All this undermines the leaked opinion. Prominent originals, including Michael McConnellat Stanford e Randy Barnett and Evan Bernickat Georgetown and Northern Illinois University respectively, they presented significant evidence that the 14th The original meaning of the amendment protects all rights that the substantial majority of states have respected over a long period of our nation’s history. The right to anticipate abortion fits comfortably into this definition; he was respected by every single state to the foundation, and to a majority when the 14th The amendment was ratified. Recognizing such a right to early abortion would be quite significant: the data prove it 96% of miscarriages in America today they occur before 16 weeks.

Furthermore, the right to early abortion persisted in early America despite an organized and misogynist campaign to ban it. States that have banned pre-acceleration procedures have done so based largely on tantalizing arguments about women’s inability to make their own reproductive choices, such as Horatio Storer’s infamous claim that pregnant women are like that. “inclined to. . . unbalanced“that shouldn’t be”authorized to judge [themselves] in this subject. ” Bigoted and factually inaccurate views such as these are no longer binding on our constitutional understandings of historical laws founded on white supremacy.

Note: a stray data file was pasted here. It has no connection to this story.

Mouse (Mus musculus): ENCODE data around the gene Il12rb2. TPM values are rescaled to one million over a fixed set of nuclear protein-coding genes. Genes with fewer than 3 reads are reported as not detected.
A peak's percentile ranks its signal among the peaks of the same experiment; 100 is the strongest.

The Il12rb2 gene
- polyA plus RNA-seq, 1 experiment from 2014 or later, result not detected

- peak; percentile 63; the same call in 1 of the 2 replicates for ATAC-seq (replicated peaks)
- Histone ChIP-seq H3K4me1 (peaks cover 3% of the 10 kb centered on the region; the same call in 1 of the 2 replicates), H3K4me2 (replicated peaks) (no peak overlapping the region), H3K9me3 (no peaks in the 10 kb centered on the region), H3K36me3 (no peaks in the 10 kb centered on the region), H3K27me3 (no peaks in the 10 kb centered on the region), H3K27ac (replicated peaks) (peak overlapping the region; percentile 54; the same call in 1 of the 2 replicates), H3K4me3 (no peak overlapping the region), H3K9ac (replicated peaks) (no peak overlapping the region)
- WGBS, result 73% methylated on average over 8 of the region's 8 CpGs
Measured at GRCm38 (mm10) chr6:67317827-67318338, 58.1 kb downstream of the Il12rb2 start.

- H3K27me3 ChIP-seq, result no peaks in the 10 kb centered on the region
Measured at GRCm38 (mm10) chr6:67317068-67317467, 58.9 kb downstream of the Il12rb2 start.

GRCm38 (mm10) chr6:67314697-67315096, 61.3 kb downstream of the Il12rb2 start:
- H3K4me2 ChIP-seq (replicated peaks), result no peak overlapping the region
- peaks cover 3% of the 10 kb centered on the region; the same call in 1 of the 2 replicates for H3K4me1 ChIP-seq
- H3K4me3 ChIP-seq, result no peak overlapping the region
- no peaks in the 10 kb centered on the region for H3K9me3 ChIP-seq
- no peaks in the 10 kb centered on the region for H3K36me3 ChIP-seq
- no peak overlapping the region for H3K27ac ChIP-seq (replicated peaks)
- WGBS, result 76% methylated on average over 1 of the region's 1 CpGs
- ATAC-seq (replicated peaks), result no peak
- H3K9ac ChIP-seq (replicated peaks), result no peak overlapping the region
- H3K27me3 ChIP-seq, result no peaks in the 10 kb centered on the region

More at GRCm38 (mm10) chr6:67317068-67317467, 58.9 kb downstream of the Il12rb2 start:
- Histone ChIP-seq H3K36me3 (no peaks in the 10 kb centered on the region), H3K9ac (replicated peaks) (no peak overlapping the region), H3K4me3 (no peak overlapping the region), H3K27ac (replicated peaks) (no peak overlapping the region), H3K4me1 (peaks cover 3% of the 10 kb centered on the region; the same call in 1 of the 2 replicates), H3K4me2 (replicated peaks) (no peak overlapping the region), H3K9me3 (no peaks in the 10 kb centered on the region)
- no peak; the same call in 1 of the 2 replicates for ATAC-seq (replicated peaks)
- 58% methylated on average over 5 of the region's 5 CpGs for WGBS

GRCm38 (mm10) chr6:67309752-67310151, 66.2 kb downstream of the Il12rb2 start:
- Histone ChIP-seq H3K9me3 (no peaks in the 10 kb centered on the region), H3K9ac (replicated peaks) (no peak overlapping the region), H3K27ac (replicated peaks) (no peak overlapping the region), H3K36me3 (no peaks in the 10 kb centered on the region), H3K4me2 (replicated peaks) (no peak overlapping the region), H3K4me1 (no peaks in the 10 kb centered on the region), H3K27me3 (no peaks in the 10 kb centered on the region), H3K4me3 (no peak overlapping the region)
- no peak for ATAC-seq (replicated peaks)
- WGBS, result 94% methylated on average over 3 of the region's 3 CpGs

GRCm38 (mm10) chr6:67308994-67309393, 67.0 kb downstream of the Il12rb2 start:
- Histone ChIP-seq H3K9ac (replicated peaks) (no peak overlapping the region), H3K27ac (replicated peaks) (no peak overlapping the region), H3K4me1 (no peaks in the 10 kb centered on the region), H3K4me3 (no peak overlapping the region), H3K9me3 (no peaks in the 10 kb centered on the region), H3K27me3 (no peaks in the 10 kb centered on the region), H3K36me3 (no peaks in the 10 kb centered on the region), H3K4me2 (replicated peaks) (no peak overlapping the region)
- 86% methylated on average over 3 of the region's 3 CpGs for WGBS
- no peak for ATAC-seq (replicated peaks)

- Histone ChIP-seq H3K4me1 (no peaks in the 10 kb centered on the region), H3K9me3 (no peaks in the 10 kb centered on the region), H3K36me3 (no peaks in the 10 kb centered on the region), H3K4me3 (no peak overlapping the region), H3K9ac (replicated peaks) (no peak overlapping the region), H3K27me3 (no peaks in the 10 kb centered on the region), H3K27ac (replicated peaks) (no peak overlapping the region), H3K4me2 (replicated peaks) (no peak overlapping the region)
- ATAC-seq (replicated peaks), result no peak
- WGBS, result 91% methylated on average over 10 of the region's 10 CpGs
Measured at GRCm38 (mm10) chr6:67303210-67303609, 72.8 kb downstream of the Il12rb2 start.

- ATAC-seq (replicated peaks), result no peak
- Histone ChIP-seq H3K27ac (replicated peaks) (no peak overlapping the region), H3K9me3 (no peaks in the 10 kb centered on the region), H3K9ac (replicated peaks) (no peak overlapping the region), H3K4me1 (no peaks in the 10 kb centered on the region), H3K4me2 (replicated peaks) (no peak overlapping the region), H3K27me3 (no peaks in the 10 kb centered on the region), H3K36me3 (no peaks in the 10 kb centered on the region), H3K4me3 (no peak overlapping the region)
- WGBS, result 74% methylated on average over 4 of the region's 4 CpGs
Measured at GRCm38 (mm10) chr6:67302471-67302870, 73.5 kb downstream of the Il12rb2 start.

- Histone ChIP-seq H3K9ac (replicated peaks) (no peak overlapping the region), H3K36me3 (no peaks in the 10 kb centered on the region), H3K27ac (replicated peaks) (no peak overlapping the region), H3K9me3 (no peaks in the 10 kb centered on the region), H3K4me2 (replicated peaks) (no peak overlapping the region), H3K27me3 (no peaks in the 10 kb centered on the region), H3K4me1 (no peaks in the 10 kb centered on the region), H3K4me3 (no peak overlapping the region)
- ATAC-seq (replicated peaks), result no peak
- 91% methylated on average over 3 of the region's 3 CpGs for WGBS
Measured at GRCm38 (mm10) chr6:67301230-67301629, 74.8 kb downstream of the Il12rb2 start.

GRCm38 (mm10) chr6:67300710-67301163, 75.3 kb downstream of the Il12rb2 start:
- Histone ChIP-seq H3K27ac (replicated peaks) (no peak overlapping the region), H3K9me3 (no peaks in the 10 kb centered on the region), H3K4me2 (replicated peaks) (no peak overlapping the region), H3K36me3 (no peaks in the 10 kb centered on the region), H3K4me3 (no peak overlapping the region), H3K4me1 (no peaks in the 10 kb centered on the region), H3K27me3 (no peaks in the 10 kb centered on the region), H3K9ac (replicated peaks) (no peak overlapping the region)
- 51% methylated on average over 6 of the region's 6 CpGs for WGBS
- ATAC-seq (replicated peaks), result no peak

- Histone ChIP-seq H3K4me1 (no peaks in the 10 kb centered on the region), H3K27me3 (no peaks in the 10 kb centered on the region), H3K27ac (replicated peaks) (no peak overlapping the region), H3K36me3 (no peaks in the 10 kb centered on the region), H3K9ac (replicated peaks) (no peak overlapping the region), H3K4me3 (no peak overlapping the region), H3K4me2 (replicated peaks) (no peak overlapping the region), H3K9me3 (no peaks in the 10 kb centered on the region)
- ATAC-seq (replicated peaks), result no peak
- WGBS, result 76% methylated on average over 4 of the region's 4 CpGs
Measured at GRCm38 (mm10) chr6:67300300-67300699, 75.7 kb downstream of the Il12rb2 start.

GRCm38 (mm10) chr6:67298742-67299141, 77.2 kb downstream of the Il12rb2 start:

Ignorance of the leaked opinion on the true story of abortion – or worse, its duplicity – suggests that conservative majority judges are not, as they claim in the draft opinion, simply “do.[ing] our job, which is interpreting the law ”. Instead, as Judge Sonia Sotomayor suggested during the oral discussion, the flawed reasoning of the opinion creates a “stink” that the court’s reading of the Constitution on abortion is just a “political act.”

To that accusation we can now add another one: it is also ahistorical.

Aaron Tang is a professor of law at UC Davis and a former legal employee of Judge Sonia Sotomayor. @AaronTangLaw